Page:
Genre: Contemporary Romance, Romance
Dr. Perfect is a low stakes, low angst contemporary romance that’s as much about loving what you do as it is about finding the love of your life.
Ellie Frost set aside her passion for cooking to work as a manager for her motorbike racer ex. When he breaks up with her, she’s left with a huge gap in her CV, no severance and few options (he, of course, kept her off the books). Ellie is determined to restart her life and scrape together the money she needs to study at the Cordon Bleu. Finding a job isn’t easy given her official lack of work experience, but when she’s hired to be Dr. Zachary Cove’s assistant, she’s committed to making herself a success so she can save her tuition as quickly as possible.
There’s just one problem: Zach seems largely disinterested in his fledgling private practice. He doesn’t have a website or business cards or even a single patient. The more Ellie presses him on how they can move the business forward, the more he hides in his office.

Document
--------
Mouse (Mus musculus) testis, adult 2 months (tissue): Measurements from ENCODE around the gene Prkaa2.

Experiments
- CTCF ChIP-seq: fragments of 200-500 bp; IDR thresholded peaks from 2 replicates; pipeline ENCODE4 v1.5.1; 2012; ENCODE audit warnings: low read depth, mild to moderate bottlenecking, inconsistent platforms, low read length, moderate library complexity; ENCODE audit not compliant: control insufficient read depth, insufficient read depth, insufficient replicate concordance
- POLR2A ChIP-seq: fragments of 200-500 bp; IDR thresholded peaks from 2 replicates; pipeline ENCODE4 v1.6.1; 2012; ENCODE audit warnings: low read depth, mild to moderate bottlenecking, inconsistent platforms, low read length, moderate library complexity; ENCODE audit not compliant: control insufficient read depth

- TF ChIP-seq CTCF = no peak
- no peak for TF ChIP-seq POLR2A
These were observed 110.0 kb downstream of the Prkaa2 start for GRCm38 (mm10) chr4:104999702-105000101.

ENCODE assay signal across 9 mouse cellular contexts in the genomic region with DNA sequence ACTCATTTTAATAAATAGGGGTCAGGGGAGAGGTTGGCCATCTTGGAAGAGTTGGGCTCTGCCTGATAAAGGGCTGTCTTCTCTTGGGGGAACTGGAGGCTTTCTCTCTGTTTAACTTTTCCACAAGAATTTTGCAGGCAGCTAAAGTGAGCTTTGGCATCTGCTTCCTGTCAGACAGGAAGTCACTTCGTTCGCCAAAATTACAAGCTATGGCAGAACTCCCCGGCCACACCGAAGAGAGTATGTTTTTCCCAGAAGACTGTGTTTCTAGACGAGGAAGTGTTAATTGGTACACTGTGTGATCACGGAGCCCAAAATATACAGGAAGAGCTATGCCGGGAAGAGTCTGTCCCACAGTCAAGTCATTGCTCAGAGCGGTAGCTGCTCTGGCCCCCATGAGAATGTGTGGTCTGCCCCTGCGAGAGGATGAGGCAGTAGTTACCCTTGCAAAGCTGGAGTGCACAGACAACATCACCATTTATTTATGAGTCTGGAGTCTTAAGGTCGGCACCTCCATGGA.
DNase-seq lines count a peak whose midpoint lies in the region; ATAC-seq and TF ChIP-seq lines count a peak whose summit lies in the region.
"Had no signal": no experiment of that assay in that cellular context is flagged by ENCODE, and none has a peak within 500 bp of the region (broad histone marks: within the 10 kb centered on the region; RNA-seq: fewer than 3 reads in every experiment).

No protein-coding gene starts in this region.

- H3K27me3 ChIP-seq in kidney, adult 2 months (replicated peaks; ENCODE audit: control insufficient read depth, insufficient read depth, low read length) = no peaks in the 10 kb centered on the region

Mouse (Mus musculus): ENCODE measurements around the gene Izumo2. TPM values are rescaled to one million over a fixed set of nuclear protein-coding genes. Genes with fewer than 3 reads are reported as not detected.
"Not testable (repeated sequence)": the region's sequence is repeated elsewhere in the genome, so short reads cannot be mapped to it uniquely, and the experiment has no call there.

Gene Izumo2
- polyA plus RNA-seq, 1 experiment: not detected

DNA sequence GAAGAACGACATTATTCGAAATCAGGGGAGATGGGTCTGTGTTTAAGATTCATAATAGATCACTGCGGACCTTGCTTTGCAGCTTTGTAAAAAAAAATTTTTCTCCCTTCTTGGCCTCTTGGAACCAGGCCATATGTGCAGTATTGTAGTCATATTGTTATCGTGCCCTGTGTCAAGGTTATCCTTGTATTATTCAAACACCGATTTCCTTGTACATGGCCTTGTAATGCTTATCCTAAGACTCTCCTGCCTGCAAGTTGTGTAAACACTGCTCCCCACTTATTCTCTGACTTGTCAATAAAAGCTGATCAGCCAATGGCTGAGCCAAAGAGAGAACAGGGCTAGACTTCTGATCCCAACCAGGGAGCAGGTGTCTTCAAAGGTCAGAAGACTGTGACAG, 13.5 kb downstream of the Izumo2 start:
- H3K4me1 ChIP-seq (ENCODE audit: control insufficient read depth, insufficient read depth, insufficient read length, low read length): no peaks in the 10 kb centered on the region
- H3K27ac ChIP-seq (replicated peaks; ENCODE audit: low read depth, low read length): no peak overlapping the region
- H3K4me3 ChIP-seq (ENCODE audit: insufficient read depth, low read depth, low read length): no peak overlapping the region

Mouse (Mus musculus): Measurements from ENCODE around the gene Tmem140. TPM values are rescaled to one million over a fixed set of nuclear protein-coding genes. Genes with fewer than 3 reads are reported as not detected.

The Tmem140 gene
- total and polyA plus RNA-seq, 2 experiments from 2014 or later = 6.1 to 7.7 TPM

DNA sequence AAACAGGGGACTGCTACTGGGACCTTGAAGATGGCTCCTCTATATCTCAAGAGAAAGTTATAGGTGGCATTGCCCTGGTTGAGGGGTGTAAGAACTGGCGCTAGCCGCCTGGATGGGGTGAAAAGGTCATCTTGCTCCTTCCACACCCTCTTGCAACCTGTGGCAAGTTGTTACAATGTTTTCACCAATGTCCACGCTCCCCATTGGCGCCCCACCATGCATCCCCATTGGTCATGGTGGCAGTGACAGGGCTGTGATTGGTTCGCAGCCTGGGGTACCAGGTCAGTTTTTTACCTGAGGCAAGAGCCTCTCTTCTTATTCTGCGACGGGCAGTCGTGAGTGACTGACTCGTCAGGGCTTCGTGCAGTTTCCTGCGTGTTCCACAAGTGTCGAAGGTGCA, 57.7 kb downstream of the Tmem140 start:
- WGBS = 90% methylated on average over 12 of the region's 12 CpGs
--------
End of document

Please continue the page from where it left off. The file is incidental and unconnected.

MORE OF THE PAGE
What the highly-motivated Ellie doesn’t know is that Zach actually doesn’t want to practice medicine. He comes from a family of doctors and has always done what’s expected of him. What Zach really wants to do is write. The two days a week he’s not at the hospital he uses as office time to write a cozy mystery.
Zach, of course, doesn’t tell Ellie this so there’s a lot of tension along the lines of Ellie trying to get the practice off the ground on her own and Zach resisting her every effort. As I described it to the SBTB team, “He secretly really wants his practice to stay dead so he can write cozy mysteries in his office and she’s determined to make him a gastroenterologist to the stars.
“So he’s like “why do I have a website?” and she’s like “why can’t you appreciate me?”
When Zach gets the opportunity to have his manuscript shopped out he decides to go to his family’s remote Scottish cottage to write–and of course forgets his manuscript with the agent’s notes on it. Ellie, going above and beyond, decides to hand deliver it to him (he forbids her from opening it) to ensure he gets it on time. Once at the cottage, though, a bad storm snows the couple in, forcing them to actually talk to each other and address their mutual attraction.